Health Canada's plan to phase out home-based growers of legal medical marijuana in favour of licensed commercial operators has Canadian municipalities scrambling to come up with bylaws to regulate the industry.
Health Minister Leona Aglukkaq announced last December that Ottawa was revamping the rules governing medicinal pot after a decade of exponential rise in the number of licensed growers, more than 26,000 last year from just 500 in 2002.
The federal government will be getting out of the business of growing pot itself and bar production in private homes.
The Federation of Canadian Municipalities welcomed the changes because it's hoped they will ease the strain on local police and fire services dealing with safety problems connected with licensed grow-ops and unauthorized production under legitimate licences.
But it's left municipal governments racing to draft changes to local bylaws covering commercial grow-ops or clarify how existing rules will apply.
British Columbia accounts for the majority of licensed grow-ops, most in the Metro Vancouver and Fraser Valley area, and some local municipalities want to have their own restrictions in place before the new federal regulations are implemented next year, the Vancouver Sun reports.
Surrey, the sprawling suburb southeast of Vancouver, has amended its zoning bylaws to require public hearings for any proposed grow-ops, the Sun said. Maple Ridge, northeast of the city, wants to limit commercial pot production to agricultural zones, something both Richmond and Vancouver itself are considering.
According to the Sun, Maple Ridge grow-ops would face the same building restrictions as odour-emitting industries such as pig farms and mushroom growers. The operations would also have to be at least 200 metres away from a school.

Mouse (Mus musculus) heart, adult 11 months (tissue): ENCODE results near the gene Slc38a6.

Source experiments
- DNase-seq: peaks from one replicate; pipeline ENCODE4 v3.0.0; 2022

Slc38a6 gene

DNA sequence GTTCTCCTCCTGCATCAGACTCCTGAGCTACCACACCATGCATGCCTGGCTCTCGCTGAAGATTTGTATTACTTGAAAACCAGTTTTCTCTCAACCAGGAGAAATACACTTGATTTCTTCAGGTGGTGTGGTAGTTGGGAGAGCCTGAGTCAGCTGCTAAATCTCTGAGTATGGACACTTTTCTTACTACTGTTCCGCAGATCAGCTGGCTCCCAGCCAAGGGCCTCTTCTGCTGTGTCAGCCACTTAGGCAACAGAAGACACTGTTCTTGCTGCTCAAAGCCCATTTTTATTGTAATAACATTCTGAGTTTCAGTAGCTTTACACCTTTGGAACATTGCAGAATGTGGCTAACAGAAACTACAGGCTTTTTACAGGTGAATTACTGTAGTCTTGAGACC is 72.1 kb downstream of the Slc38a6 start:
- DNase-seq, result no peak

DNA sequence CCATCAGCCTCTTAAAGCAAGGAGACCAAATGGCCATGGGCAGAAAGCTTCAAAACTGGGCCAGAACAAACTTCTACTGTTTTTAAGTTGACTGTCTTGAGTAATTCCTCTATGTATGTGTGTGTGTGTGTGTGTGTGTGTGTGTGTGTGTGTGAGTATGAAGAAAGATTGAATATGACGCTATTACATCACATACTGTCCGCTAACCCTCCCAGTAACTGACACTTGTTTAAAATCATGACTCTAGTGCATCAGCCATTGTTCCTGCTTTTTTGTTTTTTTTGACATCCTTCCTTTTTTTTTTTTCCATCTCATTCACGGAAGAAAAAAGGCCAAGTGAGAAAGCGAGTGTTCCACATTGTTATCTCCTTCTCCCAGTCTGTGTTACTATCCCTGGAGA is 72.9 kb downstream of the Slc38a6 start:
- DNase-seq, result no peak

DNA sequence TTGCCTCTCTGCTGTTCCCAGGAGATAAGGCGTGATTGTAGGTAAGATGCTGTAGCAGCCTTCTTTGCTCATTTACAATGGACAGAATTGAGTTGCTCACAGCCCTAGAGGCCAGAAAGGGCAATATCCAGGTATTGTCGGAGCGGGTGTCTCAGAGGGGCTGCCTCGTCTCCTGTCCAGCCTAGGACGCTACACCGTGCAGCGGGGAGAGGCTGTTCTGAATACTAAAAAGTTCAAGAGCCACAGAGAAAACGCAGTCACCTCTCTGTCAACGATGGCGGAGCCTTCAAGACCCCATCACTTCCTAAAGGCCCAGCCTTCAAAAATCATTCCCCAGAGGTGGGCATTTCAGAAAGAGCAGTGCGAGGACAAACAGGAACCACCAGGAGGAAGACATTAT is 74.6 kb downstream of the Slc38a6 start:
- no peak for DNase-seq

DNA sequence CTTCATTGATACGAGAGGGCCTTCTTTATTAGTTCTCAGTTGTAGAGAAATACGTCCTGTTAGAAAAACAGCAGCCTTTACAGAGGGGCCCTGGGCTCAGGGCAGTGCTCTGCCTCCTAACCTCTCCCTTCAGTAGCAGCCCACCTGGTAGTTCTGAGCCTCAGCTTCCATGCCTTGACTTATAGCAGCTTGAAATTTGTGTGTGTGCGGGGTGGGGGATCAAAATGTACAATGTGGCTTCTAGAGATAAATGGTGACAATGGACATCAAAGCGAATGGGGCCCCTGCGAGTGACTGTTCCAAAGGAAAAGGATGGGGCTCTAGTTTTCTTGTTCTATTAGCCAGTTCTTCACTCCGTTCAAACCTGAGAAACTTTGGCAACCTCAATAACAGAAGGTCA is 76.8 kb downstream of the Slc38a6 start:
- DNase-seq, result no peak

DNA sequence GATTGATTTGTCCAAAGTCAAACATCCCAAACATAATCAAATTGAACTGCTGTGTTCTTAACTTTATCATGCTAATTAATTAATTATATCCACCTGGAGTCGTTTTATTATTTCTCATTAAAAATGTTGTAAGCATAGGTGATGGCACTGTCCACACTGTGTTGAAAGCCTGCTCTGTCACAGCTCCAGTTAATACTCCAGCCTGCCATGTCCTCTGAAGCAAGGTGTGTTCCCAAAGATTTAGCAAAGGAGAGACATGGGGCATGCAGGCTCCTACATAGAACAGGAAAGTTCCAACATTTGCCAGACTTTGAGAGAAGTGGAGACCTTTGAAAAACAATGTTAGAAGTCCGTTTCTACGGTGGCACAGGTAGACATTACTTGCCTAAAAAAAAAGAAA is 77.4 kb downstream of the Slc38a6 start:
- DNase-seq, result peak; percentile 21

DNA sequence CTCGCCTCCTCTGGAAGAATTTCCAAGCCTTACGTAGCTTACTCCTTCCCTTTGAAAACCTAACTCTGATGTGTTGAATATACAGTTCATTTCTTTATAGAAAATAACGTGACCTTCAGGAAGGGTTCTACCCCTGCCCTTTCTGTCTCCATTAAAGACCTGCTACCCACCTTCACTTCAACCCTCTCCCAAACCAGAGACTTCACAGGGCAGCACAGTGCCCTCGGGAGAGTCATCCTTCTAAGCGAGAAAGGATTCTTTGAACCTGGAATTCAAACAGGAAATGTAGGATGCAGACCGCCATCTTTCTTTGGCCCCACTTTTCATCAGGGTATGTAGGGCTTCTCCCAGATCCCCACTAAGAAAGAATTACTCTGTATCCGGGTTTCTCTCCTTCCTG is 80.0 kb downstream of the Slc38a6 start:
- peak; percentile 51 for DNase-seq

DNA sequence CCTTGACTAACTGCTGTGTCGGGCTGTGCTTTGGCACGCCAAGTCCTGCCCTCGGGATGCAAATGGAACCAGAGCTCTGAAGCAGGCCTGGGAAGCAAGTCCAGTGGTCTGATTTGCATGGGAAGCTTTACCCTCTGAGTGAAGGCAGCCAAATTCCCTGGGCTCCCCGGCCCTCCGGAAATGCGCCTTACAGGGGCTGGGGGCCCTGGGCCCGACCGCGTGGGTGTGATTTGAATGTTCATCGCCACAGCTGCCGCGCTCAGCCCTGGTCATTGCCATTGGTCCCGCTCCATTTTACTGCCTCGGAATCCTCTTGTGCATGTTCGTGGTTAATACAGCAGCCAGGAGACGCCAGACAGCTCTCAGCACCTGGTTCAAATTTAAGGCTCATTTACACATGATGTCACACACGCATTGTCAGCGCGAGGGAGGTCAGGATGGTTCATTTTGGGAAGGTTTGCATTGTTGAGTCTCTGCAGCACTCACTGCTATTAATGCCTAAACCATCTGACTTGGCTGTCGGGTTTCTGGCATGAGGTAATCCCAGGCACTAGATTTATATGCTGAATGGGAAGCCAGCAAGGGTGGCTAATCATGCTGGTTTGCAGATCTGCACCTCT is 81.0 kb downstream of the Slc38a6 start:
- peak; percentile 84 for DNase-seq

“The sense is that there have been a fair number of problems associated with this use in other areas, even industrial, because you’ve got a multi-tenanted structure. It can cause problems,” Maple Ridge district planner Diana Hall, who drafted the bylaw, told the Sun.
“The thought is that locating it in an agricultural zone will be an improvement.”
In Surrey, the city's zoning bylaw would allow large-scale grow-ops in commercial or agricultural areas, but all proposals would have to undergo a full rezoning process, including a public hearing.
“If it’s not controlled through a rezoning and public hearing process, then you can’t gauge the community impacts,” city solicitor Craig MacFarlane told the Sun. “And there are a lot of community impacts — security, odour, public safety, hazardous materials, chemicals.”
Both Vancouver and Richmond, which combines considerable farmland with mushrooming urban development, plan to wait for the new federal regulations to take effect before revising their bylaws, the Sun said.
Carli Edwards, Vancouver's assistant director of inspections, said pot grow-ops would likely be labelled as agricultural operations under existing rules, and there are limited areas in the city where you can farm. But she said the new federal regulations should help the city better track legal pot growing.
“Right now we have dozens of growing operations with Health Canada permits happening in the city of Vancouver and we don’t know where they are," she told the Sun.
The current environment has led to some shady situations, with licensed grow-ups sometimes busted for cultivating more than the amount of pot allowed, presumably to sell on the street.
Police in Abbotsford last month raided one home which had a permit to grow 35 plants but was found to have 260, according to the Abbotsford Times.